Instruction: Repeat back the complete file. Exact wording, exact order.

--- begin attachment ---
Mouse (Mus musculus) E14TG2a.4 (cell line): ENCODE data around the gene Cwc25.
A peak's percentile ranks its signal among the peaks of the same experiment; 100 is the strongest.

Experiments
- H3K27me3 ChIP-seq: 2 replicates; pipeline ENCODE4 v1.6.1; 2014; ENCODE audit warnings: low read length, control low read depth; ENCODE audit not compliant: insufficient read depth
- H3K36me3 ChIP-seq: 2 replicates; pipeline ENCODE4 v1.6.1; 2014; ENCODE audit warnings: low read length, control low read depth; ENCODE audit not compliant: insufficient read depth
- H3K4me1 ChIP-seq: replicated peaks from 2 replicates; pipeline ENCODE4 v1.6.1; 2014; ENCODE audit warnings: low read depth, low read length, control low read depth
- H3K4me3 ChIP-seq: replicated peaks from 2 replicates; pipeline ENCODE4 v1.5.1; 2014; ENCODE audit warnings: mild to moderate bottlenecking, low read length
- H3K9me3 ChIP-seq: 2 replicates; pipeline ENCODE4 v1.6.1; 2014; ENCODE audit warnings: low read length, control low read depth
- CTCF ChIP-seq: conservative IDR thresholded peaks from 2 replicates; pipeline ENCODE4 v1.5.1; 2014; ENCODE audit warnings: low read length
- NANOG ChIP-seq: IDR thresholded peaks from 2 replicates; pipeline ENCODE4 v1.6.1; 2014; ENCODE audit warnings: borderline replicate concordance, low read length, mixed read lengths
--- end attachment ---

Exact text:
Mouse (Mus musculus) E14TG2a.4 (cell line): ENCODE data around the gene Cwc25.
A peak's percentile ranks its signal among the peaks of the same experiment; 100 is the strongest.

Experiments
- H3K27me3 ChIP-seq: 2 replicates; pipeline ENCODE4 v1.6.1; 2014; ENCODE audit warnings: low read length, control low read depth; ENCODE audit not compliant: insufficient read depth
- H3K36me3 ChIP-seq: 2 replicates; pipeline ENCODE4 v1.6.1; 2014; ENCODE audit warnings: low read length, control low read depth; ENCODE audit not compliant: insufficient read depth
- H3K4me1 ChIP-seq: replicated peaks from 2 replicates; pipeline ENCODE4 v1.6.1; 2014; ENCODE audit warnings: low read depth, low read length, control low read depth
- H3K4me3 ChIP-seq: replicated peaks from 2 replicates; pipeline ENCODE4 v1.5.1; 2014; ENCODE audit warnings: mild to moderate bottlenecking, low read length
- H3K9me3 ChIP-seq: 2 replicates; pipeline ENCODE4 v1.6.1; 2014; ENCODE audit warnings: low read length, control low read depth
- CTCF ChIP-seq: conservative IDR thresholded peaks from 2 replicates; pipeline ENCODE4 v1.5.1; 2014; ENCODE audit warnings: low read length
- NANOG ChIP-seq: IDR thresholded peaks from 2 replicates; pipeline ENCODE4 v1.6.1; 2014; ENCODE audit warnings: borderline replicate concordance, low read length, mixed read lengths